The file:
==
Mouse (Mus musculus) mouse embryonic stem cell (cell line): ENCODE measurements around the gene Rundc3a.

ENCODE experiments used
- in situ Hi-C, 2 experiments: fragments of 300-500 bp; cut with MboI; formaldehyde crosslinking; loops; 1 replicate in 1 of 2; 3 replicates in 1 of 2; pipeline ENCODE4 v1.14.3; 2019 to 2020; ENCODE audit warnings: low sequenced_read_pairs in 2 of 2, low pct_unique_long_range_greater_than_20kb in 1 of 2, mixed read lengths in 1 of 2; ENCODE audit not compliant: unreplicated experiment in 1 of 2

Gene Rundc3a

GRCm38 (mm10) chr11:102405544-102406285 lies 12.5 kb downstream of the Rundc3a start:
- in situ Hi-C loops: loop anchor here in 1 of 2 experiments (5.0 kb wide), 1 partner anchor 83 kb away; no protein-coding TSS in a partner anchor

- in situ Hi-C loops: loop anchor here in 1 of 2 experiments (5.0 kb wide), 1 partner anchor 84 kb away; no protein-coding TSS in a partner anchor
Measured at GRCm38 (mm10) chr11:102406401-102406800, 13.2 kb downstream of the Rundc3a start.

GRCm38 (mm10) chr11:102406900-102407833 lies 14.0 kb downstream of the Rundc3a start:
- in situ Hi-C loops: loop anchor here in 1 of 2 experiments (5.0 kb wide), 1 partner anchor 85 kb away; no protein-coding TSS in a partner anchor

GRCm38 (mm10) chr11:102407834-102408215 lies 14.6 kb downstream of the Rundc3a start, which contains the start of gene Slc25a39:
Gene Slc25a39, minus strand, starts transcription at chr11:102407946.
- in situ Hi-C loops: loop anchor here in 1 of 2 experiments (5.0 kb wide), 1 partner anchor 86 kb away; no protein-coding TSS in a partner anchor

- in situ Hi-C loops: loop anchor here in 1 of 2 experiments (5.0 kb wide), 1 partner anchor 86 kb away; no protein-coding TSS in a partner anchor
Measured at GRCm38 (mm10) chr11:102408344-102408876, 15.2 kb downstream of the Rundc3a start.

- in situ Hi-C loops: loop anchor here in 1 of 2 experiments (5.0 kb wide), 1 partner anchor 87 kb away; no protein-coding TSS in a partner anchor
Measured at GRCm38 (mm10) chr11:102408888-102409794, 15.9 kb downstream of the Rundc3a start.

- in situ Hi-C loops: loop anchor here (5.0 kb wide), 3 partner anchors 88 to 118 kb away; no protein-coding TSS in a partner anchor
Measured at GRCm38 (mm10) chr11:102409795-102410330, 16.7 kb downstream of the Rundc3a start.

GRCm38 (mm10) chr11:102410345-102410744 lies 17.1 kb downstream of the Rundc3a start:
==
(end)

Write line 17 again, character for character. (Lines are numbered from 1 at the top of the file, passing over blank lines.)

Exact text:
Measured at GRCm38 (mm10) chr11:102408888-102409794, 15.9 kb downstream of the Rundc3a start.